During the first seven months of the year, five new satellite launch vehicles from Europe, China, Russia and South Korea flew successfully for the first time. As impressive as that is, it was a mere opening act to a busy period that could see at least 20 additional launchers debut around the world.
On Christmas Day 2021, an European Ariane 5 rocket roared off its launch pad in French Guiana with the most expensive payload the booster had ever carried, the $10 billion James Webb Space Telescope. The launcher performed perfectly, sending the most powerful space telescope on a journey to its final destination 1.5 million km (900 million miles) from Earth. The launch was so accurate that Webb should have sufficient propellant to perform science operations for much longer than its planned 10-year lifetime.
There was a collective sigh of relief among the European, American and Canadian scientists and engineers involved in the long-delayed program. It was a superb Christmas gift to a world suffering through the second year of the deadly COVID-19 pandemic.
The first half of 2022 saw more commercial travelers — 16 — launch into space than the 10 professional astronauts who work for government-run space agencies. However, those numbers come with an asterisk or two.
Four of the 14 astronauts who launched into orbit flew on Axiom Space’s privately funded and operated crew flight to the International Space Station (ISS). Blue Origin launched 12 individuals into space on two flights of the company’s New Shepard suborbital vehicle.
The other 10 astronauts who launched to ISS and the Tiangong space station worked fulltime for NASA, European Space Agency (ESA), China Manned Space Agency, or Russia’s Roscosmos State Space Corporation. SpaceX flew American and European astronauts to ISS on the company-owned Crew Dragon spacecraft under a NASA contract. The Russians and Chinese flew aboard government-owned and operated spacecraft.
It was a busy first half of 2022 that saw 77 orbital launches with 74 successes and three failures through the 182nd day of the year on July 1. At a rate of one launch every 2 days 8 hours 44 minutes, the world is on track to exceed the 146 launches conducted in 2021.
A number of significant missions were launched during a period that saw more than 1,000 satellite launched. SpaceX flew the first fully commercial crewed mission to the International Space Station (ISS), Boeing conducted an orbital flight test of its CST-100 Starliner spacecraft, China prepared to complete assembly of its space station, South Korea launched its first domestically manufactured rocket, and Rocket Lab sent a NASA mission to the moon.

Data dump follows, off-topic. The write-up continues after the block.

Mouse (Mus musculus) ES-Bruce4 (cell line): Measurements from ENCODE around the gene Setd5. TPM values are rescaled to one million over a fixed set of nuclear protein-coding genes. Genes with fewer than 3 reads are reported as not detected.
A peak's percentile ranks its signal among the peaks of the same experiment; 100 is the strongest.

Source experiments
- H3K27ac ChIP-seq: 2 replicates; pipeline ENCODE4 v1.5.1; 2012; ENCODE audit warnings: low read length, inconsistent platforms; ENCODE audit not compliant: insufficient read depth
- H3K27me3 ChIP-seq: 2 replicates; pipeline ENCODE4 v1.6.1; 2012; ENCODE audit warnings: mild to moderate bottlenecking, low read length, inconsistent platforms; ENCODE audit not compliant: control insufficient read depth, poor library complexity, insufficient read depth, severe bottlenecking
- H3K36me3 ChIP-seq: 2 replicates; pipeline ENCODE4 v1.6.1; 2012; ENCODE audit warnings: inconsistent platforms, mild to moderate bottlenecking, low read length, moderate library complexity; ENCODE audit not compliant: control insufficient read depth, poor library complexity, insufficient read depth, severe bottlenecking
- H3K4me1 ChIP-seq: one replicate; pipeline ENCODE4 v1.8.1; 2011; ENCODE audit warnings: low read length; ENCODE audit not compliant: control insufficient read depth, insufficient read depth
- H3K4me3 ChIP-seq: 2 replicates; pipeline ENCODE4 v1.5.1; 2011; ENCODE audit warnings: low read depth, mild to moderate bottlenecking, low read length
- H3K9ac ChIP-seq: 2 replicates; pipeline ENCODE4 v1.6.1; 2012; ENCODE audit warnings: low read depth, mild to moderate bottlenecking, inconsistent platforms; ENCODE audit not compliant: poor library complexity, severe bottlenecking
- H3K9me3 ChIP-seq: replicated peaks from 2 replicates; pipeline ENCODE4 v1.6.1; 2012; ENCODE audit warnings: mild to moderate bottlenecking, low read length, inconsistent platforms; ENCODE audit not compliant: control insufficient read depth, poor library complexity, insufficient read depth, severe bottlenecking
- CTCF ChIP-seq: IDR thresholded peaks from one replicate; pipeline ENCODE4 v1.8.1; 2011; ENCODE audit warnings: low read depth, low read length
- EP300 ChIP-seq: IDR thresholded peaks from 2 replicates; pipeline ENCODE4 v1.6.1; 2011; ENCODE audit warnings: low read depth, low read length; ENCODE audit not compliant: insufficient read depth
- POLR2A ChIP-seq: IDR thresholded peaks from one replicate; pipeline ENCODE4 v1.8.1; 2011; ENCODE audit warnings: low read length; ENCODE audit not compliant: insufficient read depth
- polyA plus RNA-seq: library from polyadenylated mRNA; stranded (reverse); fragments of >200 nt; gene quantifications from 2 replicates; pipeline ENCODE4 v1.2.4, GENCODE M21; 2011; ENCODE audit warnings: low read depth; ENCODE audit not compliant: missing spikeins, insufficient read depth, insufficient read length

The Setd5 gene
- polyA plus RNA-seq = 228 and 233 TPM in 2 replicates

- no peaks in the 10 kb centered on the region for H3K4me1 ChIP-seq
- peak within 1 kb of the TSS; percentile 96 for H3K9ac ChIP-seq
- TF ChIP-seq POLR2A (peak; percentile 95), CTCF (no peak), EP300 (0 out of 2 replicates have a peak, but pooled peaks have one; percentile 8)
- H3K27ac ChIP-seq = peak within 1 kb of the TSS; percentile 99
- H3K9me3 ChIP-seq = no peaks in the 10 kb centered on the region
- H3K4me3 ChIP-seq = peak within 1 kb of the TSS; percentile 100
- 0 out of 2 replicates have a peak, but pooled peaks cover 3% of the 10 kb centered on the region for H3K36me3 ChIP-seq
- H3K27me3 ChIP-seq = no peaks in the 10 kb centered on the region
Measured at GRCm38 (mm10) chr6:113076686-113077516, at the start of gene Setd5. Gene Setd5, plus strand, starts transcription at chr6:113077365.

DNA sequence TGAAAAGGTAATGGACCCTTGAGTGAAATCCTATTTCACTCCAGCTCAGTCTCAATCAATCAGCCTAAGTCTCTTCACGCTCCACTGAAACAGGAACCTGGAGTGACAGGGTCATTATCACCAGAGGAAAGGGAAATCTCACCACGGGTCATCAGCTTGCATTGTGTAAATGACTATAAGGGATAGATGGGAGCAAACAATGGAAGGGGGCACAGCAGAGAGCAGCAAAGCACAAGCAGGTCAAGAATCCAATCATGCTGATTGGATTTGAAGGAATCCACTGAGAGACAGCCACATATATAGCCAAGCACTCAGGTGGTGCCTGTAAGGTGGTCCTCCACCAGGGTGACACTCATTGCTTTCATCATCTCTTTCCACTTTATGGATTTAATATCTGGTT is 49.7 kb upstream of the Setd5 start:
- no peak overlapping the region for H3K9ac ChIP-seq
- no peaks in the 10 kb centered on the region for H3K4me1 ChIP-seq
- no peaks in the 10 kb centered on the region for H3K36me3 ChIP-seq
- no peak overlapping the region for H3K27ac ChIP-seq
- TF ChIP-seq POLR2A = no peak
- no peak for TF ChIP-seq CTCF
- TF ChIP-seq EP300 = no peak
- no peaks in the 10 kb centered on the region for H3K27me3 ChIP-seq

Following the success of its inaugural flight, Vega C will now begin its operational phase, under the responsibility of Arianespace, with a target of at least four launches per year and a fast-growing backlog that already includes 7 launches and 10 auxiliary payloads.
Vega C is an upgrade to the Vega launcher and can better answer institutional and commercial customers’ needs. Thanks to its increased capabilities, Vega C will serve the burgeoning Earth observation market as well as long-term institutional and commercial needs.
The first commercial launch of Vega C is scheduled in November 2022. The flight, designated VV22, will deliver Pléiades Neo 5 and 6, a pair of satellites wholly funded, manufactured and operated by Airbus.
KOUROU, French Guiana (Arianespace PR) — On Wednesday, July 13 at 10:13 am local time in Kourou, French Guiana, the first Vega C, the new European launcher designed and manufactured by AVIO, was successfully launched under the supervision of ESA from the Guiana Space Center, Europe’s Spaceport in Kourou, French Guiana (South America).
Arkadia Space is part of the industrial consortium, led by ArianeGroup to investigate future space transportation solutions to be exploited in the period 2030-2050, with strong emphasis in sustainability.
The conclusions of the study will pave the way for the new green technology roadmaps in the field of propulsion and space transportation in Europe.
Arkadia Space has a relevant participation in the overall contract with a leading role in the assessment of green in space transportation concepts and their associated propellants.
BENLLOCH, Spain May 12, 2022 (Arkadia Space PR) — Arkadia Space and ArianeGroup have partnered together to study and define new concepts for “Ultra Green Launch & Space Transportation Systems” for the European Space Agency – ESA.
COLORADO SPRINGS, Colo. (Arianespace PR) — Arianespace and Amazon (NASDAQ: AMZN) announced an unprecedented launch service contract during the International Space Symposium in Colorado Springs, USA, on April 5. Under the terms of the contract, Arianespace will perform 18 Ariane 6 launches for Amazon’s Project Kuiper over a period of three years from Europe’s Spaceport in French Guiana. Among the 18 launches planned for the deployment of the Project Kuiper, 16 will be carried out with an advanced version of the Ariane 64.
PARIS (ESA PR) — ESA’s Ariane 6 and Vega-C will soon join the family of launch vehicles operating from Europe’s Spaceport in French Guiana to guarantee more opportunities for Europe to reach space. The P120C motor, which will power both Ariane 6 and Vega-C, will soon come into operations with the Vega-C inaugural flight.
PARIS (ESA PR) — ESA Director General Josef Aschbacher today underscored the Agency’s determination to ensure that ESA’s work in space is not derailed by the tragic events in Ukraine. Mr Aschbacher stresses that work continues to assess the impact on each ongoing programme, including on missions affected by Roscosmos’ withdrawal of Soyuz launch operations from Europe’s Spaceport in French Guiana.